Tuesday, May 23, 2017

Making Sense of Landscape Fertilizer Ordinances in Florida

Water quality is a hot topic in Florida. If you follow water media you’ll know that in the wake of 2016’s algal blooms along some of the state’s finest coastlines, putting policy in place to lessen the possibility of future recurrences was a top priority during the Legislative Session. During debates therein everything from Ag, to septic tanks to landscape fertilizer were mentioned as factors contributing to poor water quality. While IFAS research suggests landscape fertilizer does not play as significant a role as its often assigned, the reality is that much of the state has crafted ordinances on when it should/should not be applied (some vigorously contested).

What part of Florida has enacted which landscape fertilizer ordinance? Good question! Enter turfgrass specialist Dr. J. Bryan Unruh. Earlier this year Dr. Unruh tweeted a preview of a mobile website/app he is developing about landscape fertilizer ordinances throughout Florida. IrriGator caught up with Dr. Unruh during the recent Urban Landscape Summit and he was kind enough to answer a few questions about this exciting project.

How did the idea for the fertilizer ordinance app come about?
JBU: Working with the landscape industry in Florida – with now over 100 landscape ordinances, there’s a lot of confusion, especially in the larger urban areas (Orlando and Tampa) where you have multiple counties. So the idea was conceived that if you have a GPS-enabled smart phone you can hit a button and it will tell you exactly what ordinance is in place at that particular point. Nobody has really kept a very accurate compilation of all of these ordinances. My masters student, Christopher Ryan, through some of his work had created ArcGIS maps that show where all these ordinances are. So we’re merging this information into a handy app.
A screenshot preview of app interface (via Dr. Unruh)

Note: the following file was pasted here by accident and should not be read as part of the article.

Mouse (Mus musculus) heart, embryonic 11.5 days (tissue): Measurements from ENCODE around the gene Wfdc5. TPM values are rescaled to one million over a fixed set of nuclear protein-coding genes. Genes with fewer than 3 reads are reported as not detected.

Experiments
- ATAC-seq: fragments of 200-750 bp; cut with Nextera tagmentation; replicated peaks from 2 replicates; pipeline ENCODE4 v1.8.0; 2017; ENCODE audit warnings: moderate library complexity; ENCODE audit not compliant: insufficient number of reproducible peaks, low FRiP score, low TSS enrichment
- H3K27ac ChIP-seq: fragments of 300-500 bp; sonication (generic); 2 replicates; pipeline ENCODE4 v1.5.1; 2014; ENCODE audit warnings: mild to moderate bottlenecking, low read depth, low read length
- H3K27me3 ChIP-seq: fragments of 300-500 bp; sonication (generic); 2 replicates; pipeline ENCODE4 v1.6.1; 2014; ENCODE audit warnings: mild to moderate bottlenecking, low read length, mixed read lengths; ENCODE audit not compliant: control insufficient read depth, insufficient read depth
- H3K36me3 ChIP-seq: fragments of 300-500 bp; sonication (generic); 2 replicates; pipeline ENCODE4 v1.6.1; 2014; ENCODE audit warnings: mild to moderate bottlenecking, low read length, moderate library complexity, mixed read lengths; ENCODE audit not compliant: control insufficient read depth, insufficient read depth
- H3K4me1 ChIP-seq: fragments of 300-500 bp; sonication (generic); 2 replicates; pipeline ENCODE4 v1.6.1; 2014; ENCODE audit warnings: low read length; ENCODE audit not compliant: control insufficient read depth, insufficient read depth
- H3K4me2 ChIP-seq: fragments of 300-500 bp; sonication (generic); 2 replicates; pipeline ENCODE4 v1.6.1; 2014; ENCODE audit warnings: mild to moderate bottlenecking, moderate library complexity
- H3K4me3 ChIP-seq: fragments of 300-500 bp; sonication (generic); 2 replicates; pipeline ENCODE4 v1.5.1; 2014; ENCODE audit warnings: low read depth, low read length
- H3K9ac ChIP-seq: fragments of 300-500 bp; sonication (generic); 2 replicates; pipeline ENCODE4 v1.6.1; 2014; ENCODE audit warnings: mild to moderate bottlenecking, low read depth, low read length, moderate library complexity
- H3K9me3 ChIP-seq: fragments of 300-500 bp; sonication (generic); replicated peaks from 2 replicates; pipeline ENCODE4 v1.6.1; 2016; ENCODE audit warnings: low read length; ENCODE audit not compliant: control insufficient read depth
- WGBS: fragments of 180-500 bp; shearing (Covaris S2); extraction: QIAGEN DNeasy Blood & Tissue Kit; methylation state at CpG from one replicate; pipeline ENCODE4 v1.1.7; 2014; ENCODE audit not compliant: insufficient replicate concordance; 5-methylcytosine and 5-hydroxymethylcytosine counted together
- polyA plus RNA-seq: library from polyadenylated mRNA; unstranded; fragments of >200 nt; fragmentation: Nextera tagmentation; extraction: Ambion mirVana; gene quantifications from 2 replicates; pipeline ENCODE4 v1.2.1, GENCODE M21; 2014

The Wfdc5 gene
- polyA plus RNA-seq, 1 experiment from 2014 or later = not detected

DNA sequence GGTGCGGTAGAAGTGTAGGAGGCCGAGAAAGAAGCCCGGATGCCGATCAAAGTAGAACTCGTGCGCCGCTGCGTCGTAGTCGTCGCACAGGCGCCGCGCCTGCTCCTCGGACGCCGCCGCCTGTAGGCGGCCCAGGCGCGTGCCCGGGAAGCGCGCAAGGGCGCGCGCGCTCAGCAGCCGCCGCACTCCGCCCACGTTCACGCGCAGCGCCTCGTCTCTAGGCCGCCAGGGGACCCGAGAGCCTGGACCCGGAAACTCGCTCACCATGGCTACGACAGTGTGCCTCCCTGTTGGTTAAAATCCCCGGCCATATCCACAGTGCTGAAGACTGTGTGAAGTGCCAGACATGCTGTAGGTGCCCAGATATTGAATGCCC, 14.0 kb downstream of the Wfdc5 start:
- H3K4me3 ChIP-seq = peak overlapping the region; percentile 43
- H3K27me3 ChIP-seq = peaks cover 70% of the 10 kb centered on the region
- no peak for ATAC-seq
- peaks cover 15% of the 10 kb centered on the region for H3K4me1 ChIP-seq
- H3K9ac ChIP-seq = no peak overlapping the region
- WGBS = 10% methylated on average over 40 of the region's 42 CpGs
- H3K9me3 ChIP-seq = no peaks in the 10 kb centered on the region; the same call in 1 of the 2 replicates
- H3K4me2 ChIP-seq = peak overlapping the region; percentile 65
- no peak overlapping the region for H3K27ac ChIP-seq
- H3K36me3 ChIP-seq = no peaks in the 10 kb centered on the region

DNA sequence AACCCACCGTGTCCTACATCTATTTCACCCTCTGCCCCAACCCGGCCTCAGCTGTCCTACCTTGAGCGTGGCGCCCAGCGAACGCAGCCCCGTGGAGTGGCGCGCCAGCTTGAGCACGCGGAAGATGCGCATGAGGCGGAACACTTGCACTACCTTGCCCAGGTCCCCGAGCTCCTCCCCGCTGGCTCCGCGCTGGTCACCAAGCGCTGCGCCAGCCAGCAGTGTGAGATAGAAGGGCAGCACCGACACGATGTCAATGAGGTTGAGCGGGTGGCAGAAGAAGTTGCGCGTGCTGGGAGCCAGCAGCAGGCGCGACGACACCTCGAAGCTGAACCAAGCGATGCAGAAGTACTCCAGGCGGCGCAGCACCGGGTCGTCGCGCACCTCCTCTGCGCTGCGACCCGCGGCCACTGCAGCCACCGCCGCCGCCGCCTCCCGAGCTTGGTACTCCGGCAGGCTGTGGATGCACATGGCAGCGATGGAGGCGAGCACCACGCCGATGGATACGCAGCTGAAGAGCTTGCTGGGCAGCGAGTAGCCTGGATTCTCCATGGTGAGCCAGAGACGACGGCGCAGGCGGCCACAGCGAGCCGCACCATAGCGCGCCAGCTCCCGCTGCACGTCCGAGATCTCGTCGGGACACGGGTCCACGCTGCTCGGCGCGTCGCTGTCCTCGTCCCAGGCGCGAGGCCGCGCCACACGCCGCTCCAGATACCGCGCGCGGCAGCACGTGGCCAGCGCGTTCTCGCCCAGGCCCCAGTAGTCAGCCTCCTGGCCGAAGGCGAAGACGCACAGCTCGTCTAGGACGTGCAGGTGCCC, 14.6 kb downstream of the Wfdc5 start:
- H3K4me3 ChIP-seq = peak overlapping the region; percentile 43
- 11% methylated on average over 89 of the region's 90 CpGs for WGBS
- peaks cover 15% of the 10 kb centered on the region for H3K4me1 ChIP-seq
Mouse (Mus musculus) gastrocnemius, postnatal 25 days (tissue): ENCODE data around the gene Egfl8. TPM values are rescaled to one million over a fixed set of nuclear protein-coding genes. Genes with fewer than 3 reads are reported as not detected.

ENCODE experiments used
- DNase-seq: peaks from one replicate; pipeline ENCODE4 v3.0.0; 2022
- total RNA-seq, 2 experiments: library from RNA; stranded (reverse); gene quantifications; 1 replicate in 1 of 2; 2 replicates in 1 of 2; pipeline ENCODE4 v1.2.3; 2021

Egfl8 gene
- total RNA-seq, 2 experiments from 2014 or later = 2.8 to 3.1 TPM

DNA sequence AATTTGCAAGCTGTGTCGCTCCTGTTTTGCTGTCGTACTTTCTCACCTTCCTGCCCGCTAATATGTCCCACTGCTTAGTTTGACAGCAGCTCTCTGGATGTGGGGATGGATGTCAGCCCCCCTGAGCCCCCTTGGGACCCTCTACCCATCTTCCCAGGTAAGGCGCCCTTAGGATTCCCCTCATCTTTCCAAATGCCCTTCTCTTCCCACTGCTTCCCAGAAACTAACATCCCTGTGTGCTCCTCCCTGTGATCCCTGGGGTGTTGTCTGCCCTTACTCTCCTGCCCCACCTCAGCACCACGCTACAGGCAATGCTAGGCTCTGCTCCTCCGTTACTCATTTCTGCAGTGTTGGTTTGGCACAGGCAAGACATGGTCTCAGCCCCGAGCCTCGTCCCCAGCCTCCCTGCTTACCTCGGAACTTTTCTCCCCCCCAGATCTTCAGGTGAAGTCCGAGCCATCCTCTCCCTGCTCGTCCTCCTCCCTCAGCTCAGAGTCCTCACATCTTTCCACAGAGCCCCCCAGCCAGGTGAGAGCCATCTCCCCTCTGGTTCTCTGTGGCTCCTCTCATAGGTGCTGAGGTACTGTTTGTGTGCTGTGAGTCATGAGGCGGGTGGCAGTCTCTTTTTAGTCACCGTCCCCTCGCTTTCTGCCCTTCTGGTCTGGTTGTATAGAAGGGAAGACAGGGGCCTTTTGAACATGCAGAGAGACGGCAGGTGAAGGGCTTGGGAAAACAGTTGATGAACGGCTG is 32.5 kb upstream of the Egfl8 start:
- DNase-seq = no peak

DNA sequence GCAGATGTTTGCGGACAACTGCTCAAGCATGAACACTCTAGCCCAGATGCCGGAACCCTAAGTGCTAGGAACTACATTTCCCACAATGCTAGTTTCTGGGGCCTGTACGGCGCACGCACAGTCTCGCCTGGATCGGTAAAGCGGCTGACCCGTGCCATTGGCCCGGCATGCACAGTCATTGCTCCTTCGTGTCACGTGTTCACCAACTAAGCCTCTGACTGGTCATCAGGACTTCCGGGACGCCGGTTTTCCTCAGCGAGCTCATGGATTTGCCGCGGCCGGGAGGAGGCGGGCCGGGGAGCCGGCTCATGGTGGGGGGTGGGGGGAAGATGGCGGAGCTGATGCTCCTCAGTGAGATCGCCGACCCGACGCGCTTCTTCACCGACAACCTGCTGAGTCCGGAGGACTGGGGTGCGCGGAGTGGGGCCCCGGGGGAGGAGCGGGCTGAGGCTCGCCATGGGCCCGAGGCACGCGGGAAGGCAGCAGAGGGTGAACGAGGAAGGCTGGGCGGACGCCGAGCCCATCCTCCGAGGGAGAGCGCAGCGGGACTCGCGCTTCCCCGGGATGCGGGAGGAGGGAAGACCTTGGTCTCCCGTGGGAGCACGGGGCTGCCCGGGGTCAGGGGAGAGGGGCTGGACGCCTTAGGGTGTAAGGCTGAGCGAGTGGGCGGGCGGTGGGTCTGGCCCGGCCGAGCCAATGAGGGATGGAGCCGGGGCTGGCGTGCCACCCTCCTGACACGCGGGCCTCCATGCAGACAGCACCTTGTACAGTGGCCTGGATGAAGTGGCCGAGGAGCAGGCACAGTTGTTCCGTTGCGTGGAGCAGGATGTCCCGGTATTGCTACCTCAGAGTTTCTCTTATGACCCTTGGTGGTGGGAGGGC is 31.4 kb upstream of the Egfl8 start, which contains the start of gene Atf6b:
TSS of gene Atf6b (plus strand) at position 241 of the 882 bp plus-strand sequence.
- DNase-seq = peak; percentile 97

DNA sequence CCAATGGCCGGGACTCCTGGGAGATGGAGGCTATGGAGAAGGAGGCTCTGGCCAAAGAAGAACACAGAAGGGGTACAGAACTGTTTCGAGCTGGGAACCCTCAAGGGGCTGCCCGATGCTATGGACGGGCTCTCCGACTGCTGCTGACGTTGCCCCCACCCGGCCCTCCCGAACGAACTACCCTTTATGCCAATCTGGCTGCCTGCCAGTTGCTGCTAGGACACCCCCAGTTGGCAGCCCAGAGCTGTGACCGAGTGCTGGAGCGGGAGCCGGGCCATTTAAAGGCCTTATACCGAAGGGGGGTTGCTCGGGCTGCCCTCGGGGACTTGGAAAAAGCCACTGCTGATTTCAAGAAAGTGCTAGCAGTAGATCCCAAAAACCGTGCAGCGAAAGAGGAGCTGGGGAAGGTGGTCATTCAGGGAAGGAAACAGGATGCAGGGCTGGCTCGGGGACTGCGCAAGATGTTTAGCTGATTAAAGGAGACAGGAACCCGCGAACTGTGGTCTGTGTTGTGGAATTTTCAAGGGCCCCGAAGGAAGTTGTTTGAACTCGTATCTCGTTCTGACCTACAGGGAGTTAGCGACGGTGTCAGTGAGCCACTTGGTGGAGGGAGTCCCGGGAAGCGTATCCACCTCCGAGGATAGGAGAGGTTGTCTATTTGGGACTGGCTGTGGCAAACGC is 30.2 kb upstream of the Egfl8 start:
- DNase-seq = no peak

Who is the intended audience for this product?
JBU: The primary audience would be the landscape industry. There’s an estimated 70,000 fertilizer applicators out there. Extension faculty as well might find it useful. I don’t presume to think an average homeowner would purchase this app, but they might.

Is this a stand-alone app or is it web-based?
JBU: We’re using app and mobile-website interchangeably. A mobile-website links into the database that is housed on a server. Whereas an app, your updates are tied to app stores. If they don’t push down an update as soon as we would like, then we have a problem.

There is a functional component, too. As we’ve compiled these databases, a lot of it is reactive. You’ll hear about an ordinance and then you have to go vet it out. But with 70,000 landscapers out there, this app has functionality in it where an industry person may hear about something happening in their municipality or their county, they can actually upload information into the tool that then comes back to us and then we can vet for accuracy. They won’t be able to change the database or maps, but they can provide us their ears on the ground.

Will this be a free service?
JBU: The app is a for sale product. You pay a fee for access. We have partial funding from Center for Landscape Conservation and Ecology, FNGLA, and internal program funds. It may not have thousands and thousands of users, but I think that those users that do have it will find it to be very helpful.
Detailed ordinance info at your fingertips (via Dr. Unruh)
The Florida Fertilizer Ordinances app will be released in the coming weeks. Watch this space for updates and links.

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